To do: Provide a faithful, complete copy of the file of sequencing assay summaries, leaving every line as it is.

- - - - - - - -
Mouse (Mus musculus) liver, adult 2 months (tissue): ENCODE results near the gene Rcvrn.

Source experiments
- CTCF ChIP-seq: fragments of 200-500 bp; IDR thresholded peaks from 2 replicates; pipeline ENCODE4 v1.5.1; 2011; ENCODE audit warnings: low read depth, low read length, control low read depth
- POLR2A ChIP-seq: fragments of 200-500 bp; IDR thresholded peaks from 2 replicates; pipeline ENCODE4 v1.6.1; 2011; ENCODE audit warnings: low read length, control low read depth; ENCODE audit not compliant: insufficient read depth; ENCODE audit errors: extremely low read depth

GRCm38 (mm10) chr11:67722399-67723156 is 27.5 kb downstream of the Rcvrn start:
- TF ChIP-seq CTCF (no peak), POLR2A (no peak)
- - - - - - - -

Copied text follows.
Mouse (Mus musculus) liver, adult 2 months (tissue): ENCODE results near the gene Rcvrn.

Source experiments
- CTCF ChIP-seq: fragments of 200-500 bp; IDR thresholded peaks from 2 replicates; pipeline ENCODE4 v1.5.1; 2011; ENCODE audit warnings: low read depth, low read length, control low read depth
- POLR2A ChIP-seq: fragments of 200-500 bp; IDR thresholded peaks from 2 replicates; pipeline ENCODE4 v1.6.1; 2011; ENCODE audit warnings: low read length, control low read depth; ENCODE audit not compliant: insufficient read depth; ENCODE audit errors: extremely low read depth

GRCm38 (mm10) chr11:67722399-67723156 is 27.5 kb downstream of the Rcvrn start:
- TF ChIP-seq CTCF (no peak), POLR2A (no peak)